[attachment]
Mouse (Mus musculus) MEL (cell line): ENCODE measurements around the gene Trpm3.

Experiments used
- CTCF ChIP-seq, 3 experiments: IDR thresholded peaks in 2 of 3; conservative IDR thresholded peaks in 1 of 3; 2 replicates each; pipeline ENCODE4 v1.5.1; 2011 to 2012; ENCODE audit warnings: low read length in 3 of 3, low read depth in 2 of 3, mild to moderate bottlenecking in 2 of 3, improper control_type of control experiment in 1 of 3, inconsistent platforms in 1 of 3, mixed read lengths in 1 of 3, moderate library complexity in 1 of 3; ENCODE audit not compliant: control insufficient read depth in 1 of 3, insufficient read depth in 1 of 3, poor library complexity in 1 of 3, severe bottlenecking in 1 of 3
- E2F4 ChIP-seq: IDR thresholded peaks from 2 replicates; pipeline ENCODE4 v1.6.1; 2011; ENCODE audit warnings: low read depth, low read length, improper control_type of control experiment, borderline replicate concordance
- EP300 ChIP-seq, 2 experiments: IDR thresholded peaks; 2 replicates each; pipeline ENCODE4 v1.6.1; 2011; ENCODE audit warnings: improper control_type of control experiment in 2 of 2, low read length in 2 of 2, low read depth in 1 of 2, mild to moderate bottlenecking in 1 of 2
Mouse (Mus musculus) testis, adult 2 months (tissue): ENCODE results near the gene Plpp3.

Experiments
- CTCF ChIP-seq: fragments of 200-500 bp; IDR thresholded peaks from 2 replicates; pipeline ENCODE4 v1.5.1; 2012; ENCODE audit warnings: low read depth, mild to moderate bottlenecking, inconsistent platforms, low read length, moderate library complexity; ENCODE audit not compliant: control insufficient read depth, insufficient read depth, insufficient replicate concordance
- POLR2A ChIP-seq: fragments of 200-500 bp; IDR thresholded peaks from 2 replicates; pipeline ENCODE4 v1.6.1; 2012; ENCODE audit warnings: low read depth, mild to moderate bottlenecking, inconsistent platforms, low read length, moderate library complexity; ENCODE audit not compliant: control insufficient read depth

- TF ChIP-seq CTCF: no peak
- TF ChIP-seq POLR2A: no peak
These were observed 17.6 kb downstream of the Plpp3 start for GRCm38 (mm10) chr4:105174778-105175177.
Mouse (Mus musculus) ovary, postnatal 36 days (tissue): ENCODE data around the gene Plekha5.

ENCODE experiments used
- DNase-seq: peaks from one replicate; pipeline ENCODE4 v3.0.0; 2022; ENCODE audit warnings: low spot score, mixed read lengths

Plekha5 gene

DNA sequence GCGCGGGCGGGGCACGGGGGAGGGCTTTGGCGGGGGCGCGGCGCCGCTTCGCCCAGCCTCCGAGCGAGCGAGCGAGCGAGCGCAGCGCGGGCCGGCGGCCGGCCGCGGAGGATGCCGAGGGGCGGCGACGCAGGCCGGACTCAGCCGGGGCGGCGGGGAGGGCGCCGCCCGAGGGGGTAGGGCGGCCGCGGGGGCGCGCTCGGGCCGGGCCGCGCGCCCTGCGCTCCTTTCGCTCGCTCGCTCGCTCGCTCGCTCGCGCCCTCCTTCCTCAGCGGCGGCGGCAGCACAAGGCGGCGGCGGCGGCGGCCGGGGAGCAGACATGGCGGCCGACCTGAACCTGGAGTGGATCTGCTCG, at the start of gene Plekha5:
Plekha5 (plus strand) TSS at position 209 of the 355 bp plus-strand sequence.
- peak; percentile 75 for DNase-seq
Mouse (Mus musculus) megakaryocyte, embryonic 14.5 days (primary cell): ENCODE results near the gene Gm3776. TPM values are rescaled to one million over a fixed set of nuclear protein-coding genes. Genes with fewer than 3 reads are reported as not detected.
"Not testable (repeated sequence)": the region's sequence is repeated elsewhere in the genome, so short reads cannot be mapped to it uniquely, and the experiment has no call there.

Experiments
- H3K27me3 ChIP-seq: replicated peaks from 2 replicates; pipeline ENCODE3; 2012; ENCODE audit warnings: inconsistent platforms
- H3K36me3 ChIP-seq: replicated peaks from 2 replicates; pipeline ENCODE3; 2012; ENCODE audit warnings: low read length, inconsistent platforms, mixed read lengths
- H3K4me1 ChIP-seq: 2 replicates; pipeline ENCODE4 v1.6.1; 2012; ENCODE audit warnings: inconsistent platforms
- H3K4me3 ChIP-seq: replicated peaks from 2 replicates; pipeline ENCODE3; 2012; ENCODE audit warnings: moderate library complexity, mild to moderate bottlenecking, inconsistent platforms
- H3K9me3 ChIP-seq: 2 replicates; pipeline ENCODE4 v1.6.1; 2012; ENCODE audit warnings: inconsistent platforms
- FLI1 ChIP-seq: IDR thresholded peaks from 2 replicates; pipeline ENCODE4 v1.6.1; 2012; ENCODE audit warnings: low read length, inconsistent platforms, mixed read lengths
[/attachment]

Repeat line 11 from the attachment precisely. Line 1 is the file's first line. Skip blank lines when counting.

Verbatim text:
- TF ChIP-seq POLR2A: no peak